Dilma Rousseff has been removed from office


Brazilian and international press were in Brasilia waiting for the Brazilian Senate’s decision whether or not to approve the removal of President Dilma Rousseff. After the process of impeachment was approved by the House of Deputies on April 17, senators debated for more than 20 hours in a section that began on May 11, and early morning May 12.

At the end of the vote, 55 senators approved and 22 disapproved the beginning of Dilma’s impeachment. For the process to be initiated, it took at least 41 affirmative votes. In this section 77 senators voted, there were two missing and the President of the Senate, Renan Calheiros, did not vote.

The quietest time of the debate was the speech from Senator Fernando Collor, the first impeachment target in 1992. He said he warned the government about the possibility of withdrawal. At the end, the impeachment committee rapporteur in the Senate, Antonio Anastasia, spoke for 15 minutes, followed by the Ministry of Attorney General of the Union, José Eduardo Cardozo who defended Dilma.

The president was away for 180 days and Vice President Michel Temer is already in charge of Brazil. From now on, the Senate will have to gather evidence and hear prosecution and defense witnesses. The judgememt will be chaired by President of the Supreme Court, Ricardo Lewandowski.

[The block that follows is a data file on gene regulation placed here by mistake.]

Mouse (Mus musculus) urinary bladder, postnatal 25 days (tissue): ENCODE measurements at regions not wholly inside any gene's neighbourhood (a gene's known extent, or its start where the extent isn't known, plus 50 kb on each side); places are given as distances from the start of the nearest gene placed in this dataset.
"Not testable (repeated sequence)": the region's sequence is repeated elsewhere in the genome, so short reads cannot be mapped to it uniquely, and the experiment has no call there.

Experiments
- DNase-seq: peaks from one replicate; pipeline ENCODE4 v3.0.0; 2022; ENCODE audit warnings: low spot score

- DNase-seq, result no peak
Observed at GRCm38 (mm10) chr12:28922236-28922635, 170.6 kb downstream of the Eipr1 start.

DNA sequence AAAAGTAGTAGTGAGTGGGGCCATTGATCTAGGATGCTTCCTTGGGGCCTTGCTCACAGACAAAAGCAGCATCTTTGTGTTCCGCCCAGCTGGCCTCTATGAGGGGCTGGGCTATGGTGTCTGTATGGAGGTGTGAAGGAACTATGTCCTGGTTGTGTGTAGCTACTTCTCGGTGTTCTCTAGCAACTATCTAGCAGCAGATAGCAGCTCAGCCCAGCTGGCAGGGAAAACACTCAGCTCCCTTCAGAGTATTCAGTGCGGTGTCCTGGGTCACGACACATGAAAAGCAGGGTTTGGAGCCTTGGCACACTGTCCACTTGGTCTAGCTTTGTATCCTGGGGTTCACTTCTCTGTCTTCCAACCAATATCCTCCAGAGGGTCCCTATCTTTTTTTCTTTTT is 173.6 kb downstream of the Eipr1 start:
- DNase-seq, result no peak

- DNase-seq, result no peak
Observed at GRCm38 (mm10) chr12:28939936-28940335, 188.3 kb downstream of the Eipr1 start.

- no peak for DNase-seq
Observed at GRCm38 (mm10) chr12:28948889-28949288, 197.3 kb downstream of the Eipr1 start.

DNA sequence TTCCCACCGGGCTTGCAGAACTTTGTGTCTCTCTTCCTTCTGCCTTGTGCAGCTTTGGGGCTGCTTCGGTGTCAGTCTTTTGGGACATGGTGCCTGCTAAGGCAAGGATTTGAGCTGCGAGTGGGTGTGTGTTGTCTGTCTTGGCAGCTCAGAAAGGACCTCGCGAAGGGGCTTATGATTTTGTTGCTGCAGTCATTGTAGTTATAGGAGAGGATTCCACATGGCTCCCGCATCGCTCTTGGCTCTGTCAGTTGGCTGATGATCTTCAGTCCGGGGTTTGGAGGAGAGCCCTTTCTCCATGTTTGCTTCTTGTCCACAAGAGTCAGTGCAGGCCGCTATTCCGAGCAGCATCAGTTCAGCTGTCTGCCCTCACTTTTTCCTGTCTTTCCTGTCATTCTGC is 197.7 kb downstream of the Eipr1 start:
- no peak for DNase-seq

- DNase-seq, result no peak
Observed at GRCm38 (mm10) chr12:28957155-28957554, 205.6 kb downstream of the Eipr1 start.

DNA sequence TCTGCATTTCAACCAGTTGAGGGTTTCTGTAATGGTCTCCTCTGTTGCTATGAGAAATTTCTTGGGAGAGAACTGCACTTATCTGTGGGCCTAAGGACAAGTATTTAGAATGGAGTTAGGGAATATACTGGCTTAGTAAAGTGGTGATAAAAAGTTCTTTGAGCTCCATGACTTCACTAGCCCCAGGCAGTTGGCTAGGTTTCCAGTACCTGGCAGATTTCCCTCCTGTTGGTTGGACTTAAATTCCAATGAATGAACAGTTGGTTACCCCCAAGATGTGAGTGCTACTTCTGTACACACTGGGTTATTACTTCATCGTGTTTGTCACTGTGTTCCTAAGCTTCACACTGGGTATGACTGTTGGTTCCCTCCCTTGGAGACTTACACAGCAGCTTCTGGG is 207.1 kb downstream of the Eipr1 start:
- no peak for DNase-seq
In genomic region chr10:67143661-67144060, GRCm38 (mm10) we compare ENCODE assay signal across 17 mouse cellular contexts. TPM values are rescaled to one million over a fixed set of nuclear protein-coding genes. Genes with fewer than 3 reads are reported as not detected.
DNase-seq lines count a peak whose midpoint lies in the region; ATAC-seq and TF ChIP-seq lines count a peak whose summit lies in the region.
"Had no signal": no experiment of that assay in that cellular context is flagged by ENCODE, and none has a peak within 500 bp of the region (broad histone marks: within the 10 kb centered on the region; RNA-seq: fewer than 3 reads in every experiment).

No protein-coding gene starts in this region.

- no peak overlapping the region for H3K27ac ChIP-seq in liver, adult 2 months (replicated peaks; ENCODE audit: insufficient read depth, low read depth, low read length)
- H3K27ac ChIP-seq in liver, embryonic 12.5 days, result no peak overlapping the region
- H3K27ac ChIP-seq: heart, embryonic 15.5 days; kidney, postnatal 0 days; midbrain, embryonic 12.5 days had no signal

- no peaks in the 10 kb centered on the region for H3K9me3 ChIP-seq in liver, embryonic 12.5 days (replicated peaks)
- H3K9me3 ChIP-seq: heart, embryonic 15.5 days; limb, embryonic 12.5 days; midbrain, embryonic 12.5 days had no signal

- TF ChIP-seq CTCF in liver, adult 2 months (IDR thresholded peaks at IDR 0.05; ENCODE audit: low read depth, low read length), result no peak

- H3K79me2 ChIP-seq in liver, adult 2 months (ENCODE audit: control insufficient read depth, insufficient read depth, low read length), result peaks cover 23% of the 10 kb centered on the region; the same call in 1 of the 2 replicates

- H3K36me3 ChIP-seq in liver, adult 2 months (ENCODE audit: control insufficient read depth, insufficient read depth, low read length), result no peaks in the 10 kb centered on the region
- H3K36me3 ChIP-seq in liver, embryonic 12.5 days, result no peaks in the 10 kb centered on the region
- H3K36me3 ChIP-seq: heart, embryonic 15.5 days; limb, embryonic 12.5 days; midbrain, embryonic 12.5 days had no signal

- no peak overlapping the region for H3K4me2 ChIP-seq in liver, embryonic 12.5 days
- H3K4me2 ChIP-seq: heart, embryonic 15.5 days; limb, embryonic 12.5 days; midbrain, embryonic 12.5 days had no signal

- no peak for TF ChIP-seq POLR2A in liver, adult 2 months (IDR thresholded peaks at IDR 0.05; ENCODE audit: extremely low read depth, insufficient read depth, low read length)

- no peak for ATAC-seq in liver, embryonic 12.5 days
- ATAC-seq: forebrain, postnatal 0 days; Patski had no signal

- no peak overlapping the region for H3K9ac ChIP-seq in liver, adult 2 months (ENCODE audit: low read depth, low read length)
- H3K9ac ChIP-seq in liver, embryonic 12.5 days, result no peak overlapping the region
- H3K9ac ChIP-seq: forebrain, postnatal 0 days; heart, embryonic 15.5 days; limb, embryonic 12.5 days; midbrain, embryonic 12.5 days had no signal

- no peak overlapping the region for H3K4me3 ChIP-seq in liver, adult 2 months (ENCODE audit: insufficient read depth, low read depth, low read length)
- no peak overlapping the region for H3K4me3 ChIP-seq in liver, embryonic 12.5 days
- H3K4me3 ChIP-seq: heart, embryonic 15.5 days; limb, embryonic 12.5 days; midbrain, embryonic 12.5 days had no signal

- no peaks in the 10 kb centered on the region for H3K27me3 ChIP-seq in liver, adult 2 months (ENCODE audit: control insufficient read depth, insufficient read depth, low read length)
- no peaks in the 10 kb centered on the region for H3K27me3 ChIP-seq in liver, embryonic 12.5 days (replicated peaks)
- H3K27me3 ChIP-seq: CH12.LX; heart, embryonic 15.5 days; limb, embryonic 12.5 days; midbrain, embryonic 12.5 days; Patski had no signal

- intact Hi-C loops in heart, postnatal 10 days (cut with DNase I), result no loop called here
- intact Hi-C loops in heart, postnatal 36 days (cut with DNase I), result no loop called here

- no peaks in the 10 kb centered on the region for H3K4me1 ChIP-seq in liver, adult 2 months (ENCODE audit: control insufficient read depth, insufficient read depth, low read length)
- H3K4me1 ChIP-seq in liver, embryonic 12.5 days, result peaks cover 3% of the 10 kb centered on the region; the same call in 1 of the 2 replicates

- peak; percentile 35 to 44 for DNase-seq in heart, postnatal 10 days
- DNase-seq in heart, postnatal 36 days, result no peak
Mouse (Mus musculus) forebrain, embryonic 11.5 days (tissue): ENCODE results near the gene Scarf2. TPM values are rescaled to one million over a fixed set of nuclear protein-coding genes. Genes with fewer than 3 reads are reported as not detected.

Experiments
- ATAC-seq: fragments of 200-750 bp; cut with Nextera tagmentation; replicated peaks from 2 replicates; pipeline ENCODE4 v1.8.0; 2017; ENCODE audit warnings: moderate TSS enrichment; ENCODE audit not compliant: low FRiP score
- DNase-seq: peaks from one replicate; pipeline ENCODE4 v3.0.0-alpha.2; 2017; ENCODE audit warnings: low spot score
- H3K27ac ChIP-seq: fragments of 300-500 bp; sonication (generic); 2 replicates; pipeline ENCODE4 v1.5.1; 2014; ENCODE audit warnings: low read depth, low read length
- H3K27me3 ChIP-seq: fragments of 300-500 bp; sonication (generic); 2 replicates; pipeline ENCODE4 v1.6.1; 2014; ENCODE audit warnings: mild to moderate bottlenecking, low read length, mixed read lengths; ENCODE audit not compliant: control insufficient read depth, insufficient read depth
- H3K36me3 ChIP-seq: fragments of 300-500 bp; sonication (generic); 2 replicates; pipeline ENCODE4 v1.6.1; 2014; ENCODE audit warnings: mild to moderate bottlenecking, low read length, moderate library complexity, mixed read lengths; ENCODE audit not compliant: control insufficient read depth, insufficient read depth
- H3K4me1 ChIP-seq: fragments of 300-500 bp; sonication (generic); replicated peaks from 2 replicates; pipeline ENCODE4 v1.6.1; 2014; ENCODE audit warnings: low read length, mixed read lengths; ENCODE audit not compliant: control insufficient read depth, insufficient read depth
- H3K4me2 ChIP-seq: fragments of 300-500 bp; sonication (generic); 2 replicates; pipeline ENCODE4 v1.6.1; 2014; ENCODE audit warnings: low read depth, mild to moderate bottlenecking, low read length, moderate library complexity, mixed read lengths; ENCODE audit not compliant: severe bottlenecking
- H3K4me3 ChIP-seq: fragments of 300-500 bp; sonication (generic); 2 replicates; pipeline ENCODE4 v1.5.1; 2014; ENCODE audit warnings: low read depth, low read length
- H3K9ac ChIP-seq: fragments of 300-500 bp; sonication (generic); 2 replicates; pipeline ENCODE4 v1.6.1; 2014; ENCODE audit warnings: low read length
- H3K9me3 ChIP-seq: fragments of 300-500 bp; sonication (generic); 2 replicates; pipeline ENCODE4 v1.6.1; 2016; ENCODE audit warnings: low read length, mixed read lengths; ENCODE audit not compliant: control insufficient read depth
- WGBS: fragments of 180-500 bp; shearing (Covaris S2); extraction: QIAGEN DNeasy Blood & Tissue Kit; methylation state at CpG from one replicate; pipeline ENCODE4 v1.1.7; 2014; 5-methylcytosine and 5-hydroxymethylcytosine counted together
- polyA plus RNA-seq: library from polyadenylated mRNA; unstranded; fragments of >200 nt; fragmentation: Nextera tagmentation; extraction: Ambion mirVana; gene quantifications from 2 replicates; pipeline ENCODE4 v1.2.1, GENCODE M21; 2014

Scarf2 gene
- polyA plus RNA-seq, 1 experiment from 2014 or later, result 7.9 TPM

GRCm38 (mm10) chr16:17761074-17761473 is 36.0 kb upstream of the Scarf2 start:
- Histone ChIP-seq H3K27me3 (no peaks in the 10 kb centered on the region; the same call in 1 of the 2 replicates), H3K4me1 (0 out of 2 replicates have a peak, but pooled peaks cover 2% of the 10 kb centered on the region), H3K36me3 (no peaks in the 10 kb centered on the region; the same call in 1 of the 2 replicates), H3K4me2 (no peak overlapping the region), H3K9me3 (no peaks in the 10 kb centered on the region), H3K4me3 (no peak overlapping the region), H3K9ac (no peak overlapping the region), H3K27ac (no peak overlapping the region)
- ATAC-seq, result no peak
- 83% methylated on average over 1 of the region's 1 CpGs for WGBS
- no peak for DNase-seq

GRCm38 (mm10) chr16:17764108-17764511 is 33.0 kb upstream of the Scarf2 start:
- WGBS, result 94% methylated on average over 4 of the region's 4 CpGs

If found guilty, Dilma Rousseff will leave office and definitely will be ineligible for eight years. Temer will be president until the end of 2018. If cleared, she back go back to the presidency. This depends on the Senate again, and it must be approved by 54 votes out of a total of 81 senators. This section does not have time to happen, and may take up to 180 days to occur.

Even away from the Presidency, Rousseff still has the right to an official residence, personal safety, healthcare, air and ground transportation, compensation, and a staff service office.

In recent weeks, Michel Temer was beginning to think of their future government talking to businessmen and politicians. The new government ‘s slogan is order and progress, phrase described in the Brazilian flag.

One of the main charge against Rousseff is so-called “tax pedaling”, a practice that was used to delay payments from the National Treasury to public banks to temporarily improve the fiscal situation, which could be a tax liability offense. Another accusation is that President Rousseff edited a series of decrees in 2015, that resulted in the opening of additional credits, of very high values, without the preview authorisation of Congress. This too could be a crime of tax liability.

The process is not over and the press from all over the world are still attentive to Brazil. Meanwhile, the government of Michel Temer is working to try to lessen the economic crisis and the unemployment rate.


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Pablo Mingoti in Rio de Janeiro

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